Clostridium Difficile Colitis (Antibiotic-Associated Colitis, C. difficile Colitis, C. diff, C diff,)

  • Medical Author:
    Dennis Lee, MD

    Dr. Lee was born in Shanghai, China, and received his college and medical training in the United States. He is fluent in English and three Chinese dialects. He graduated with chemistry departmental honors from Harvey Mudd College. He was appointed president of AOA society at UCLA School of Medicine. He underwent internal medicine residency and gastroenterology fellowship training at Cedars Sinai Medical Center.

  • Medical Editor: Jay W. Marks, MD
    Jay W. Marks, MD

    Jay W. Marks, MD

    Jay W. Marks, MD, is a board-certified internist and gastroenterologist. He graduated from Yale University School of Medicine and trained in internal medicine and gastroenterology at UCLA/Cedars-Sinai Medical Center in Los Angeles.

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Quick GuideBacterial Infections 101: Types, Symptoms, and Treatments

Bacterial Infections 101: Types, Symptoms, and Treatments

How does Clostridium difficile cause colitis?

C. difficile spores lie dormant inside the colon until a person takes an antibiotic. The antibiotic disrupts the other bacteria that normally are living in the colon and preventing C. difficile from transforming into its active, disease-causing bacterial form. As a result, C. difficile transforms into its infectious form and then produces toxins (chemicals) that inflame and damage the colon. The inflammation results in an influx of white blood cells to the colon. The severity of the colitis can vary. In the more severe cases, the toxins kill the tissue of the inner lining of the colon, and the tissue falls off. The tissue that falls off is mixed with white blood cells (pus) and gives the appearance of a white, membranous patch covering the inner lining of the colon. This severe form of C. difficile colitis is called pseudomembranous colitis because the patches appear like membranes, but they are not true membranes.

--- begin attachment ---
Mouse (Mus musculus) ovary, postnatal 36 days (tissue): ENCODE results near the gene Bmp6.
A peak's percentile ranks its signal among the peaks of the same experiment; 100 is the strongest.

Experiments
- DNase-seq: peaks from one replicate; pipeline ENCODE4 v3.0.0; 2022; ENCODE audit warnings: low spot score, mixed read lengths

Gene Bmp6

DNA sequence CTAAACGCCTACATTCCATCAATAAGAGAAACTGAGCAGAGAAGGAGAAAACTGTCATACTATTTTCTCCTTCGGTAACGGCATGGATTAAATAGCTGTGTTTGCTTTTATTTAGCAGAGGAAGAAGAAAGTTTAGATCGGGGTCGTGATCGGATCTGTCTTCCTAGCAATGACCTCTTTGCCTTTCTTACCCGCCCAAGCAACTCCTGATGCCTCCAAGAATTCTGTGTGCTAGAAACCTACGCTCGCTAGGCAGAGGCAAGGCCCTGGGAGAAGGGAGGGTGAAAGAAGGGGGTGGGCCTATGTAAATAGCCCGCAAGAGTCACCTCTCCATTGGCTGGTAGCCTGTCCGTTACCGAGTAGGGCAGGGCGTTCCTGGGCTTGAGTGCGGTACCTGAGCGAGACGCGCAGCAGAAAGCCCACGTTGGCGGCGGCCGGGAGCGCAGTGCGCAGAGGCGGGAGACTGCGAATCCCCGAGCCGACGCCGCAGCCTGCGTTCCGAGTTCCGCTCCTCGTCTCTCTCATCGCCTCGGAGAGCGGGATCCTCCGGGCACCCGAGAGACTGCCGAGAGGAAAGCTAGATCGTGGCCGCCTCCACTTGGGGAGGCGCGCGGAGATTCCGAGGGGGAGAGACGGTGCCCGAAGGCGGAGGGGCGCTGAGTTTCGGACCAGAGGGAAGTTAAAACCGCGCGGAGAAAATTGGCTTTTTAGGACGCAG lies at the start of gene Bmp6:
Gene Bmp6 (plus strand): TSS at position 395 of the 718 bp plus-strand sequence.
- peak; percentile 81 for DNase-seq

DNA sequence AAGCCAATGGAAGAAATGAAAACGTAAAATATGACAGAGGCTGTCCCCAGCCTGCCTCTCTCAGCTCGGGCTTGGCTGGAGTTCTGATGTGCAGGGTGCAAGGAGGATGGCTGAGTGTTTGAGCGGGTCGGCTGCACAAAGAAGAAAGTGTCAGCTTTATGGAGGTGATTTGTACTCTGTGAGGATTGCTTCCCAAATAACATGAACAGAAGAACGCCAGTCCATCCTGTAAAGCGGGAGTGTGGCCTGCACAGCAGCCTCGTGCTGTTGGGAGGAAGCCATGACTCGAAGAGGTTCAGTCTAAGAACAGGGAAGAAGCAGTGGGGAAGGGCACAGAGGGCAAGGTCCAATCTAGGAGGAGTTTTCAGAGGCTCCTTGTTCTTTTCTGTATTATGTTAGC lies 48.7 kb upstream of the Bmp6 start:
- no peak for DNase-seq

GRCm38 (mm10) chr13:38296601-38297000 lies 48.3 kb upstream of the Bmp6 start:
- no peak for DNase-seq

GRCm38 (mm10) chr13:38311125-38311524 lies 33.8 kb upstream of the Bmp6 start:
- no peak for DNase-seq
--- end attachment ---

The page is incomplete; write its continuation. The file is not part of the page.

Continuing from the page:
Not everybody infected with C. difficile develops colitis. Many infants and young children, and even some adults, are carriers (they are infected but have no symptoms) of C. difficile. C. difficile does not cause colitis in these people probably because;

  1. the bacteria stay in the colon as non-active spores, and
  2. the individuals have developed antibodies that protect them against the C. difficile toxins.

What are the symptoms of Clostridium difficile colitis?

Patients with mild C. difficile colitis may have:

  • a low-grade fever,
  • mild diarrhea (5-10 watery stools a day),
  • mild abdominal cramps and tenderness.

Patients with severe C. difficile colitis may have:

  • a high fever of 102 F to 104 F (39 C to 40 C),
  • severe diarrhea (more than 10 watery stools a day) with blood, and
  • severe abdominal pain and tenderness.

Severe diarrhea also can lead to dehydration and disturbances in the electrolytes (minerals) in the body. Rarely, severe colitis can lead to life-threatening complications such as toxic megacolon (markedly dilated colon), peritonitis (inflammation of the lining of the abdominal), and perforation of the colon.

Medically Reviewed by a Doctor on 5/13/2015

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